What is Parylene Coating?
Parylene conformal coating is a thin film coating technology used to improve the capabilities of leading-edge technologies. Applied as vapor, the coating layer perfectly conforms to complex shapes and provides complete and even coverage.
Product designers use parylene to waterproof electronics, add dry lubricity or enhance adhesion to other coatings. Parylene coatings are a popular choice in applications where reliability and performance matter most.
Parylene has become the protective coating of choice for industrial and consumer electronics, aerospace and medical applications.
What makes parylene unique:
- Ultra-thin coating, starts at 0.5 microns thick
- Exceptional moisture and chemical protection
- Thermal range from -270ºC through +200ºC
- Drug and hydrophilic coating adhesion tie-layer
- FDA approved for human implantable devices
- Dry lubricity comparable to PTFE
- Truly conformal barrier layer
What is Parylene Coating Used For?
Parylene has several benefits engineers use to enhance products. Below is a list of the most common benefits. Most people looking at parylene find that the easiest way to evaluate an application is to schedule a call with an expert.
Parylene is a superior barrier layer that provides protection from moisture, corrosion, salt spray, solvents and airborne contaminants. It is chemically inert, ultra-thin, pinhole-free and conforms to components evenly and consistently. Combined with its unique molecular-level deposition, this high level of protection is achieved with 10% of the mass than spray or dip coatings.
Parylene is a powerful insulator with very high dielectric strength compared to other materials. The ability to apply a very thin dielectric layer that allows high voltages to flow in close proximity, without discharge concerns, is helpful for many designs. As a result, it’s often used to control the electrical path or eliminate arcing when space is limited.
When a sub-micron layer of parylene is applied to a part, it acts as a lubricating layer. Parylene has a low coefficient of friction that is comparable to PTFE (Teflon). Parylene improves lubricity, without the risk of shedding particles and reduces the resistance force of pushing devices through restricted anatomy. It’s also used on common elastomers to reduce tackiness and improve cleanliness.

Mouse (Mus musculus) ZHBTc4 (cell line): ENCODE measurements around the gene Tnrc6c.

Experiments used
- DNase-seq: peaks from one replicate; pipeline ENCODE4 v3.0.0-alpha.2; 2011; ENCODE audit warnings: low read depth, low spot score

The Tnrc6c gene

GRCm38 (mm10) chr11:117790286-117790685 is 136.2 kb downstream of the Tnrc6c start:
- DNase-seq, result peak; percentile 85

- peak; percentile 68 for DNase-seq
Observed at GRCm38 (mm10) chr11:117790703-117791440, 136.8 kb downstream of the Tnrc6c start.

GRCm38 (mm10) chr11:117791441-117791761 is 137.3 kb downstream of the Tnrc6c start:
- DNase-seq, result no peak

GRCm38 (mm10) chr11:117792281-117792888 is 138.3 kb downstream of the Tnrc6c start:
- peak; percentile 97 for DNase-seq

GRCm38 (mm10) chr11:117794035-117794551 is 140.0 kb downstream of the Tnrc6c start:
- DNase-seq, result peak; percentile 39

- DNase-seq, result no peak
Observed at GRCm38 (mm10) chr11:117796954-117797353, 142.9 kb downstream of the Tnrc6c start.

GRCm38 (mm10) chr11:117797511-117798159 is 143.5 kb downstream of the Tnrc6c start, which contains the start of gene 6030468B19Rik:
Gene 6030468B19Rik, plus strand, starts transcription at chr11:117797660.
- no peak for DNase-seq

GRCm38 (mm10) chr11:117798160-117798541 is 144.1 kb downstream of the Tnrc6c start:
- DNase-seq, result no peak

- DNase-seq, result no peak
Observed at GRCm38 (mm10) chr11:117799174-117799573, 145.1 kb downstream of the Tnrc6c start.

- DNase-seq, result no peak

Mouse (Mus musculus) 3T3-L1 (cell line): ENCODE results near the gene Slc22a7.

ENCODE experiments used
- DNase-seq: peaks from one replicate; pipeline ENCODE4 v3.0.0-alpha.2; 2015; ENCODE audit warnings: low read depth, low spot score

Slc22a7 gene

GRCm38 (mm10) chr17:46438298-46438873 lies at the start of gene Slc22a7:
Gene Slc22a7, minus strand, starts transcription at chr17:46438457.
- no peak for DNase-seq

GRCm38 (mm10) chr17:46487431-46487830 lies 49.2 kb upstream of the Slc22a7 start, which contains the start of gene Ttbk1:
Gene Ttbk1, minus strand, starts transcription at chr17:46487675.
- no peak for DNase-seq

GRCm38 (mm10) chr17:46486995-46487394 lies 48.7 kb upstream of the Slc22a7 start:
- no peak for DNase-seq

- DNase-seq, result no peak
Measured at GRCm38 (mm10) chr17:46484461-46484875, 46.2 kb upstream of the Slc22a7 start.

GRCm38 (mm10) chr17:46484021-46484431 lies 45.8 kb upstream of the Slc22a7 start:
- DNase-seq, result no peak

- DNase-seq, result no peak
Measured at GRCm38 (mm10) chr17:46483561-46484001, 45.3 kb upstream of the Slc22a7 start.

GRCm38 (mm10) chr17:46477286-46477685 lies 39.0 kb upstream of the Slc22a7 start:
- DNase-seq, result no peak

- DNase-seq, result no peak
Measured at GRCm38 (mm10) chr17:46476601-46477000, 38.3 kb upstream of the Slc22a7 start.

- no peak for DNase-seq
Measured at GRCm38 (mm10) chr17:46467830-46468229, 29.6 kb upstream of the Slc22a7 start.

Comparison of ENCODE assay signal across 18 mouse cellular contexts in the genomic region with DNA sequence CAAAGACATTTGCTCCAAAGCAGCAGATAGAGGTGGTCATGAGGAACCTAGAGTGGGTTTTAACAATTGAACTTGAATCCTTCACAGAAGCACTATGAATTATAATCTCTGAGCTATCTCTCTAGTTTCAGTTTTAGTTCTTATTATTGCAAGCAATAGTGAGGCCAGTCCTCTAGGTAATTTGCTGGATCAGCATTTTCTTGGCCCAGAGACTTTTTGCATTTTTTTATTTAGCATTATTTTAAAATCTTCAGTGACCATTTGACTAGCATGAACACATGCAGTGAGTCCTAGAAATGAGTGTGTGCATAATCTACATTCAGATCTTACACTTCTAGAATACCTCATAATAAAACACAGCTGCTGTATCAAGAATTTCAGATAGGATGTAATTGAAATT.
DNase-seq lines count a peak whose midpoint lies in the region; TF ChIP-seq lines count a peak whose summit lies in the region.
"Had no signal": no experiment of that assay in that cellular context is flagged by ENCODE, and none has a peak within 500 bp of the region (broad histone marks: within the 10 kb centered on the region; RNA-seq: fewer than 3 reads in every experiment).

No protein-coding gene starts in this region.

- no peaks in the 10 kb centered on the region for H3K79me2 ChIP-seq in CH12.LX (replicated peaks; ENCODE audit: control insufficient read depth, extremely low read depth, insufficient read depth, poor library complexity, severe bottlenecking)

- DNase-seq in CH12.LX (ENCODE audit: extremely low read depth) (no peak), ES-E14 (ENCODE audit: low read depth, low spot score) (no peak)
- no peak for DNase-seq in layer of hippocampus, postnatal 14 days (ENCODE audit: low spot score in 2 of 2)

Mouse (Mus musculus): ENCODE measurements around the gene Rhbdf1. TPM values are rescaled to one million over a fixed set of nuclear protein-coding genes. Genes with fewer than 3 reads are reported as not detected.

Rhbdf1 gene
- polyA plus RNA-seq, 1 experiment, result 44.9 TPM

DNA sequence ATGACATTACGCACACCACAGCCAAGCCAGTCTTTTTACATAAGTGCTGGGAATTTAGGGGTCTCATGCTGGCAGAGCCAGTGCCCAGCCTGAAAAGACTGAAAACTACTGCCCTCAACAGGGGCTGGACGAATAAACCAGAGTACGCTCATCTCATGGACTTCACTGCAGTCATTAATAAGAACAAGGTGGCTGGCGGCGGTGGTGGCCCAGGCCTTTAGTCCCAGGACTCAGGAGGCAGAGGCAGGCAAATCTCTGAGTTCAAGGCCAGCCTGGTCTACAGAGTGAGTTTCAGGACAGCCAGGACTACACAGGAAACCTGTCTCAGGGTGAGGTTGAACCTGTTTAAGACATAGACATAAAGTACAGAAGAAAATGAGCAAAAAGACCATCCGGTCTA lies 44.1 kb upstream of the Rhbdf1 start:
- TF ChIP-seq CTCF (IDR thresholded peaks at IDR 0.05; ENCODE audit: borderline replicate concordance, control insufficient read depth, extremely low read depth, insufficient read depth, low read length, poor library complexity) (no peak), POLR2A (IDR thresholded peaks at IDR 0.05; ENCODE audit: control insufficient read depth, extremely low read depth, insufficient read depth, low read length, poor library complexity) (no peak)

Adhesion Tie Layer
Parylene acts as an adhesion layer when it is applied between a device and a top coating. Its inert and biocompatible properties make it a unique solution for bonding drug and hydrophilic coatings to drug-eluting devices or catheters. Parylene has been shown to reduce particle counts when used with hydrophilic coatings. Additionally, the vapor deposition process allows complex shapes to be consistently coated with a high level of control.
Parylene’s completely-conformal properties are used to physically reinforce and add strength and rigidity to delicate connections on printed circuit boards (PCBs). Think of this as parylene welding. The combination of parylene’s crevice-penetrating ability and its consistent coating thickness provide a protective “jacket” that greatly reduces failures caused by solder fatigue from thermal cycling and vibration, without board redesign.
Often a first consideration in selecting high-value coatings for medical industries, parylene is an FDA approved material that meets USP Class VI and ISO 10993 biocompatibility requirements for use on human implantable devices. Standing the test of time, the use of parylene is well-documented in an increasingly wide range of medical coating applications over the past 40 years.
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What you’ll learn:
- Parylene benefits and applications
- How the vapor deposition process works
- Detailed material properties of parylene
- Compare parylene to other coatings
- Design guidelines
What is parylene coating used for?
Waterproof barriers help make sure critical electronics perform in a wide range of environments. Parylene offers unmatched protection from airborne contaminants, corrosion, chemicals, gases and moisture. It achieves this level of protection with 10% of the mass of spray or dip coatings.
Parylene has a very high dielectric strength compared to other materials. The ability to apply a very thin dielectric layer is helpful for many designs. As a result, parylene is often used to control the electrical path or eliminate arcing when space is limited.